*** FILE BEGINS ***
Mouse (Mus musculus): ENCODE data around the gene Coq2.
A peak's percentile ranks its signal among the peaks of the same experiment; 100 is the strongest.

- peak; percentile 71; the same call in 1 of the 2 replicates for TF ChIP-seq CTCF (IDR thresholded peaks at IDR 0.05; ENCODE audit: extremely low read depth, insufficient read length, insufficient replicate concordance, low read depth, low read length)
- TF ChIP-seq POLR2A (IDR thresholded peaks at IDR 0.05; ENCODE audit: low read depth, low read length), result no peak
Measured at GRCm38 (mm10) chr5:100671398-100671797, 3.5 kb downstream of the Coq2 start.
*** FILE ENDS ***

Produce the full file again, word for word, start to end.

Mouse (Mus musculus): ENCODE data around the gene Coq2.
A peak's percentile ranks its signal among the peaks of the same experiment; 100 is the strongest.

- peak; percentile 71; the same call in 1 of the 2 replicates for TF ChIP-seq CTCF (IDR thresholded peaks at IDR 0.05; ENCODE audit: extremely low read depth, insufficient read length, insufficient replicate concordance, low read depth, low read length)
- TF ChIP-seq POLR2A (IDR thresholded peaks at IDR 0.05; ENCODE audit: low read depth, low read length), result no peak
Measured at GRCm38 (mm10) chr5:100671398-100671797, 3.5 kb downstream of the Coq2 start.